First, some information about myself. I was baptized and raised in the Episcopal Church. My family's faith has never been a 'Sundays only' affair. I was blessed to grow up in a loving and devoted Christian home. Though I have always been an Episcopalian, I have experienced a fairly broad spectrum of Christian tradition. My parents are primarily evangelical in their faith, and most of my friends and extended family attend other churches. My beautiful wife and I were married in the church of my boyhood. Though prior to our relationship she had almost no experience of liturgical traditions, she has since come to find herself happily at home in the Episcopal Church. Currently, I am a high school teacher in a moderately small town in Kansas. My wife and I are fairly busy these days as we raise three small children. I thank God that I may count myself so very blessed. Life is good. However, over the period of about the last year and a half, I have felt myself called to serious contemplation of how God would have me live in service to Him. I really do not see myself teaching high school kids for forty years. When I consider what it is that I can see myself doing, I often find myself in the service of the church. What this would look like I don't yet know, though I find it most natural to envision myself as called to the vocation of a parish priest; that is, after all, the context in which I have most frequently and meaningfully witnessed ordained ministry. And there is much in that vocation, on the surface, that appeals to me (I think I'm starting to gain a greater appreciation for the incredible responsibilities that lie under the surface, as well). In any event, this is clearly only the start of a journey, and I know I have much to learn, regardless of where God leads me.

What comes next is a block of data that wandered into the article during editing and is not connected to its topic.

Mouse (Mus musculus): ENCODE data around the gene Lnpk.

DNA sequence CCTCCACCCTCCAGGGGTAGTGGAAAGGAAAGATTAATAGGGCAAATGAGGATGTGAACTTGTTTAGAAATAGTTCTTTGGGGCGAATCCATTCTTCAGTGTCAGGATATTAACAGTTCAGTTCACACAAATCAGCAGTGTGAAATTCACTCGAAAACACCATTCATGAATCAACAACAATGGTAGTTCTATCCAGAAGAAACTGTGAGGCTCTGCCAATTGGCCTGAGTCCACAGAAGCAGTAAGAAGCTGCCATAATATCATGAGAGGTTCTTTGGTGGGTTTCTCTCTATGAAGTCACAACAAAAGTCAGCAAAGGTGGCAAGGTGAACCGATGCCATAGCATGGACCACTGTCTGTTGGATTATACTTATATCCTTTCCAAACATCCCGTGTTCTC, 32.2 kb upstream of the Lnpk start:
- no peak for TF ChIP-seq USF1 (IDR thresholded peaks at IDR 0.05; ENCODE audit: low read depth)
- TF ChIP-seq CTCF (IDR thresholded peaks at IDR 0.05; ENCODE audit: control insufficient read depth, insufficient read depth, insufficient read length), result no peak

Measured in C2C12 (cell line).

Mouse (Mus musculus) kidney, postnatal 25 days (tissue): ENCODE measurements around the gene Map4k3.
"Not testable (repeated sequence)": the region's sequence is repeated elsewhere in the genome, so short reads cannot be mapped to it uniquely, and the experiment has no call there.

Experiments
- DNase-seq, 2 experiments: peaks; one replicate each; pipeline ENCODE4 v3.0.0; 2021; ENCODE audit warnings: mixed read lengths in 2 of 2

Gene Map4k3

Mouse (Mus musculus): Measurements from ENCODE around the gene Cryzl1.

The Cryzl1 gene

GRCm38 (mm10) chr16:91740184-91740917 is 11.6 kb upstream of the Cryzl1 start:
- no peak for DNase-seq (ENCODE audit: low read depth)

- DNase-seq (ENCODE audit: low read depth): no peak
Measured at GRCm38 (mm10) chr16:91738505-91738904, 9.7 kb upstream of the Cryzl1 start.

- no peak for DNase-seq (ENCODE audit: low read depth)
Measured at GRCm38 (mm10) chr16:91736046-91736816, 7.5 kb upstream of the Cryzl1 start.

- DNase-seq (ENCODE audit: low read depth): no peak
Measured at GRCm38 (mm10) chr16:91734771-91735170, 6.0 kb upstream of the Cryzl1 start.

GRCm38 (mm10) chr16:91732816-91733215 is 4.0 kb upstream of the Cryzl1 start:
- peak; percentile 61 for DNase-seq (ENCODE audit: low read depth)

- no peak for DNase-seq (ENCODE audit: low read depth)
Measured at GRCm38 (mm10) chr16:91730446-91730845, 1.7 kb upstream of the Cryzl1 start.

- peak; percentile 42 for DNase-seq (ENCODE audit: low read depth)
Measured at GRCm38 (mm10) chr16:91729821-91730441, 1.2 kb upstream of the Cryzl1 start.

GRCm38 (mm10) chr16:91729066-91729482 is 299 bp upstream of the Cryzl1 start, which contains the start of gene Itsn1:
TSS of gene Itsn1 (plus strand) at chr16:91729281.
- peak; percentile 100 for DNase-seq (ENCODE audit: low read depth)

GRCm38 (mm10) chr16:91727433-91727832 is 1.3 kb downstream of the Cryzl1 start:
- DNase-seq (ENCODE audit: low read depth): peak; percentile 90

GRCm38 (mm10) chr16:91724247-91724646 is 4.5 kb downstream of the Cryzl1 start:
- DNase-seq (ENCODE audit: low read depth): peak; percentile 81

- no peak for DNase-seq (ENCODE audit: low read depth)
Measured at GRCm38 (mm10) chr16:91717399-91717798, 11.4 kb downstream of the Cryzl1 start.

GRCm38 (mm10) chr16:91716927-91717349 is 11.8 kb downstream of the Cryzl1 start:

This journey has led me already into considerable reflection and study. Much has been of a personal nature: What do I want to do with my life? Do I really want to become a priest? Am I fit for such a high calling? What would such a vocation entail for my family and our future? What, in fact, do I believe? Such a question as that last one has been, thus far, one of primary focus for me. And it has led me into many more questions, ultimately not personal, but universal, both general and specific. Who is God? What is the church? What of the church's claims about God and human existence? What does it mean to live a life of faithfulness to God? And on and on. 

All of which brings me here. I feel, at this point in time, that what I very much need is some guidance. I hope to find some light as I muse over these and other questions in subsequent posts, and I sincerely hope that some fellow pilgrims may feel called to occasionally help me along the way. In addition, I crave (and yes, need) Christian community, community that strengthens my soul and sharpens my intellect, community that calls me ever onward in my pilgrimage to realize the coming of God's Kingdom, community that calls me ever back to the foundation laid by apostles on the cornerstone of Jesus Christ, community that cares deeply about things that matter in the midst of a society entertaining and distracting itself to death. Frankly, I think an electronic medium such as this is a poor substitute for true living in community. Nevertheless, I pray that God will use this blog to provide guidance for a pilgrim, and maybe even some worthwhile sustenance for others in fellowship along the way. All to His glory. 

Whatever may lie ahead, and whatever doubts I may harbor, I find great comfort in my firm conviction that God, in His perfection, will at last set all things right. In such knowledge, what cause have I to ever be without hope? I close now (after much too lengthy a post; I hope this is not setting a precedent), with one of my favorite lines from Dante:
"O Sun, that healest all distempered vision,
Thou dost content me so, when thou resolvest,
That doubting pleases me no less than knowing!"
                               The Divine Comedy, Canto XI of Inferno